Dairy farmers struggling through extreme heat
Jesse Ritka reports Video by tmj4.comvideo
WAUKESHA - Tuesday's cold front brought some relief from the scorching temperatures, but it has been a rough summer for dairy farmers.
"The cattle are having a tough time, we haven't had very long breaks between these heat periods and the cows can really only handle a day or two," Kari Renn tells TODAY'S TMJ4's Jesse Ritka.
On a normal day, each one of Kari's cows will give almost 8 gallons or 80 pounds of milk. But in the heat, that number drops she says, "We go down to around 65 pounds, so it's a significant loss, a significant chunk out of the pocketbook."
Many dairy farms in southeast Wisconsin are feeling the same stress; milk production is down 15-25 percent. "It usually comes back slowly too, so you lose it then you get it back slowly. Our cows had just about recovered before this last heat hit," Renn explains.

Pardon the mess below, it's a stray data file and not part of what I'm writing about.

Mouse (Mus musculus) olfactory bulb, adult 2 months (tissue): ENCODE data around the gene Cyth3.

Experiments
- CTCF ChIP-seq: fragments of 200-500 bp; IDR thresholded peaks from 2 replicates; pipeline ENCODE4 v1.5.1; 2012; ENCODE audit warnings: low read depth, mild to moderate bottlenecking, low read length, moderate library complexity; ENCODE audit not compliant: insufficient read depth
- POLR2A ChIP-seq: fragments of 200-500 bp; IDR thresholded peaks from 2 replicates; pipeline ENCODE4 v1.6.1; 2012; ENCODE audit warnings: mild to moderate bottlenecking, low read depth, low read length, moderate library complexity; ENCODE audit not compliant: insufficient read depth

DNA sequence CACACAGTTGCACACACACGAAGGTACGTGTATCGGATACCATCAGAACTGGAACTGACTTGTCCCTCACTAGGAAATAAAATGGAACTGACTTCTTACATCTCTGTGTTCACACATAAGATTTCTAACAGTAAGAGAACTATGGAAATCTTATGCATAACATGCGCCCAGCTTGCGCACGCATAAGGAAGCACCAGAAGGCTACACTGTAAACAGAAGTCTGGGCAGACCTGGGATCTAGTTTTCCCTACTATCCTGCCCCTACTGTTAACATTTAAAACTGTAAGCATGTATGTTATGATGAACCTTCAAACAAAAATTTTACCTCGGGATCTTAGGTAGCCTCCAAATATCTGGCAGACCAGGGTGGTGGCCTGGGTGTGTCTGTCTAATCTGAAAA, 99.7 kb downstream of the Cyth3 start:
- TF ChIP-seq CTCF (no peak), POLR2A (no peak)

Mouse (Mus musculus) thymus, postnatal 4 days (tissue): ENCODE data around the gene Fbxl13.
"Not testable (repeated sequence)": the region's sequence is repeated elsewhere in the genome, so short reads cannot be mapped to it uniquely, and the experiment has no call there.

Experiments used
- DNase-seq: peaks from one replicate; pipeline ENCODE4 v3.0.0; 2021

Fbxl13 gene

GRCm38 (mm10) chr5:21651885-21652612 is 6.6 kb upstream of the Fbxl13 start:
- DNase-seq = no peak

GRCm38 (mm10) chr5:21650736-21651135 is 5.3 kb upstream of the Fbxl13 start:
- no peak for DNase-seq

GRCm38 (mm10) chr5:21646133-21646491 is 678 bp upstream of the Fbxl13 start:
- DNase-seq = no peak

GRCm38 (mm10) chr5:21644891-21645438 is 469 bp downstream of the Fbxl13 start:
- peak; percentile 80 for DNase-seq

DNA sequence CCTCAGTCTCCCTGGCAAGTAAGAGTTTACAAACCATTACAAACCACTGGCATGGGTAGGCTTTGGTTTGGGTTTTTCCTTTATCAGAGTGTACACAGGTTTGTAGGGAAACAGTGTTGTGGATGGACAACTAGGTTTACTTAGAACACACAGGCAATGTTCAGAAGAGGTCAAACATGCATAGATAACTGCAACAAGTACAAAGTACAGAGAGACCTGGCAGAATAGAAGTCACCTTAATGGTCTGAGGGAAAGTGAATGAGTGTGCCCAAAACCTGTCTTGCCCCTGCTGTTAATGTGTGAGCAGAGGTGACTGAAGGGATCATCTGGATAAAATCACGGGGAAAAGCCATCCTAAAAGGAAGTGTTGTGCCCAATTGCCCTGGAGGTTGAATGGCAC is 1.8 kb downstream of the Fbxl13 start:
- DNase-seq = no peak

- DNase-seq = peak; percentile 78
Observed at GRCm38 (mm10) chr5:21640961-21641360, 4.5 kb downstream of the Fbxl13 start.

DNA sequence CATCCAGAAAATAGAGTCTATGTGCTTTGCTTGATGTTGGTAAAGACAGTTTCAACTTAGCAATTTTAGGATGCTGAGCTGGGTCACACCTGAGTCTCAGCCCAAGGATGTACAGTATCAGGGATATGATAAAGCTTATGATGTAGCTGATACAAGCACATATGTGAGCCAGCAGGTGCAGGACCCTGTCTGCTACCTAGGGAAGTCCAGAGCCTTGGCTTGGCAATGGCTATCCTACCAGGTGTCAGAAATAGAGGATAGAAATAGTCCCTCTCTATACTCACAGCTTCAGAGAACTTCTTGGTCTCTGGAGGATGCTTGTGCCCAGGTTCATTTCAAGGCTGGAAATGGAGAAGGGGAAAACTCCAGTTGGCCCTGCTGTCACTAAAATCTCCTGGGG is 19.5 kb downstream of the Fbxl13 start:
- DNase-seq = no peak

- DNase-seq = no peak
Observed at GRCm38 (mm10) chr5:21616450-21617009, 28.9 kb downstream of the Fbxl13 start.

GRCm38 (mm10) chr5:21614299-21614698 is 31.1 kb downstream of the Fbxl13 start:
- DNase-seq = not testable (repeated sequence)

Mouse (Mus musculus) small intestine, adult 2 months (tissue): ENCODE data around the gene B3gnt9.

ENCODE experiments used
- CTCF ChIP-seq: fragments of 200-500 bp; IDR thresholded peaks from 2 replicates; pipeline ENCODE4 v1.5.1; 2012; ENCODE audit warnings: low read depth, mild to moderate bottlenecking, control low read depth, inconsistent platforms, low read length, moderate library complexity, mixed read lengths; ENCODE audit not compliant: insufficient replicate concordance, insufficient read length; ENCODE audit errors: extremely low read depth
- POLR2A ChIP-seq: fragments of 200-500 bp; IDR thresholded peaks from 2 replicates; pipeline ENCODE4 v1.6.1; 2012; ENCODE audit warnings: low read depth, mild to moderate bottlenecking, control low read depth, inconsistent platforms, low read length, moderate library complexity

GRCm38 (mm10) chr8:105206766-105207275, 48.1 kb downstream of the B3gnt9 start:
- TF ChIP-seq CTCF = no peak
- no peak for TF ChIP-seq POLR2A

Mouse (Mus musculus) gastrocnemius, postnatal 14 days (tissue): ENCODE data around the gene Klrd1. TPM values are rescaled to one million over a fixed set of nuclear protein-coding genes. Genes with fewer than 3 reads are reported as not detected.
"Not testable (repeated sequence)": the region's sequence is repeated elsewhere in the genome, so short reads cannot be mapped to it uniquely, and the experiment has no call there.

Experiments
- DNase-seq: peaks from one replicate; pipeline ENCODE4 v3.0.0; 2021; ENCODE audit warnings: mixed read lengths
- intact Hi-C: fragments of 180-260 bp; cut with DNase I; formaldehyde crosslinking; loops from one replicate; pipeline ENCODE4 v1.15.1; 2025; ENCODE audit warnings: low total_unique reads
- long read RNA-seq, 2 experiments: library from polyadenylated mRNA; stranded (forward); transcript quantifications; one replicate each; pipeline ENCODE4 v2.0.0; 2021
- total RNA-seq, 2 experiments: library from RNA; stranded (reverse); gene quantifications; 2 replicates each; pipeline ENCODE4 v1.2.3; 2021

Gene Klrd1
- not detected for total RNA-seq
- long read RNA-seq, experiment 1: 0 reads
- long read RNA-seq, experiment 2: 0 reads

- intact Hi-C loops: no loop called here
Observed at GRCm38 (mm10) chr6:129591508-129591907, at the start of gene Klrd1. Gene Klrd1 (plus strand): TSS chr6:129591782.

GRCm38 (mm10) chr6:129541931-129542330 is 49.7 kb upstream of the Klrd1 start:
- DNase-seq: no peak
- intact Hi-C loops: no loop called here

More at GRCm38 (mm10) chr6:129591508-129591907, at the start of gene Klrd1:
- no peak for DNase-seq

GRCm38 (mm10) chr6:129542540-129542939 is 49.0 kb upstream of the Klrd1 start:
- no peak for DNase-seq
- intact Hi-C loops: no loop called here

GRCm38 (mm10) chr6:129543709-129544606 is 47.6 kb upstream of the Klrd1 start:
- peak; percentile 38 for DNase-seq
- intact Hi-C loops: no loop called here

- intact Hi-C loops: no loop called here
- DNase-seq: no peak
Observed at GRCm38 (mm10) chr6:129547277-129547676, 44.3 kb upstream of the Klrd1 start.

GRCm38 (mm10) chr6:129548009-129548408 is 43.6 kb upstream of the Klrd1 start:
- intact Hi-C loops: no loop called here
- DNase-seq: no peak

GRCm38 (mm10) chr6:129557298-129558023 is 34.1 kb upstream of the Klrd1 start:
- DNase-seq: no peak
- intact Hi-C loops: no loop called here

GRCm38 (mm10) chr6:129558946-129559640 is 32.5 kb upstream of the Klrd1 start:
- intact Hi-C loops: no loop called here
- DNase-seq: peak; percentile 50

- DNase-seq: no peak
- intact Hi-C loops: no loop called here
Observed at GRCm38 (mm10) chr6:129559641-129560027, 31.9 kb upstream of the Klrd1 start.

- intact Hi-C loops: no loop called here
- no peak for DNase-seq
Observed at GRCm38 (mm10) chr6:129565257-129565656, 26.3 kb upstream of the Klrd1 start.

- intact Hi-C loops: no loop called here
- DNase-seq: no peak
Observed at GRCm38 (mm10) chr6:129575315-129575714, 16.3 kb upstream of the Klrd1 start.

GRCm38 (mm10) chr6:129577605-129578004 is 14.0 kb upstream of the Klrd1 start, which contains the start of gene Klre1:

When temperatures climb as high as they have, cows need to drink more water to stay cool and hydrated, sometimes up to 50 gallons per day.
"They drink a ton of water, our well; it seems like it never quits. The cows can make it so the water's coming out very slowly," Kari says.
And if the heat and drought continue, that slow trickle of water may even dry up.
"This has been a really tough year, tough year to keep your spirits up, but this is how we keep our spirits up, we're here at the fair with the kids and we have to have something to take our minds off of it and this is what we do," Renn says.
Wisconsin normally produces 2.3 billion pounds of milk per month.